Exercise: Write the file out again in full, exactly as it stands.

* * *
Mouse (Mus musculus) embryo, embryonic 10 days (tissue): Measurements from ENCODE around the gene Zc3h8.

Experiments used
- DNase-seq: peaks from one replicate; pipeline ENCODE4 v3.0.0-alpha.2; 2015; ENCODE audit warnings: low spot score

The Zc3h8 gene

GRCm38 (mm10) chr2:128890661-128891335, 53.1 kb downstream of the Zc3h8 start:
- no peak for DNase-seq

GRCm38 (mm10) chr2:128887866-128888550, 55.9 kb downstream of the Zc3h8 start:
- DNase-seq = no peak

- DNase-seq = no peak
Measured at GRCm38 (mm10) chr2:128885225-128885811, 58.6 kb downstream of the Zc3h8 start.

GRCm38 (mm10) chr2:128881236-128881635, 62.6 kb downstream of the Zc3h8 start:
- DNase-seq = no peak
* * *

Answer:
Mouse (Mus musculus) embryo, embryonic 10 days (tissue): Measurements from ENCODE around the gene Zc3h8.

Experiments used
- DNase-seq: peaks from one replicate; pipeline ENCODE4 v3.0.0-alpha.2; 2015; ENCODE audit warnings: low spot score

The Zc3h8 gene

GRCm38 (mm10) chr2:128890661-128891335, 53.1 kb downstream of the Zc3h8 start:
- no peak for DNase-seq

GRCm38 (mm10) chr2:128887866-128888550, 55.9 kb downstream of the Zc3h8 start:
- DNase-seq = no peak

- DNase-seq = no peak
Measured at GRCm38 (mm10) chr2:128885225-128885811, 58.6 kb downstream of the Zc3h8 start.

GRCm38 (mm10) chr2:128881236-128881635, 62.6 kb downstream of the Zc3h8 start:
- DNase-seq = no peak